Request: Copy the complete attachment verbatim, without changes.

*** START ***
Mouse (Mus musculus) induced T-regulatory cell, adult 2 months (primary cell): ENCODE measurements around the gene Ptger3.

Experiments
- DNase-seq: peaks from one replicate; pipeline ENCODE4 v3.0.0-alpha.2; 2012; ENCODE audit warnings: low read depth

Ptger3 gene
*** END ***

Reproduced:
Mouse (Mus musculus) induced T-regulatory cell, adult 2 months (primary cell): ENCODE measurements around the gene Ptger3.

Experiments
- DNase-seq: peaks from one replicate; pipeline ENCODE4 v3.0.0-alpha.2; 2012; ENCODE audit warnings: low read depth

Ptger3 gene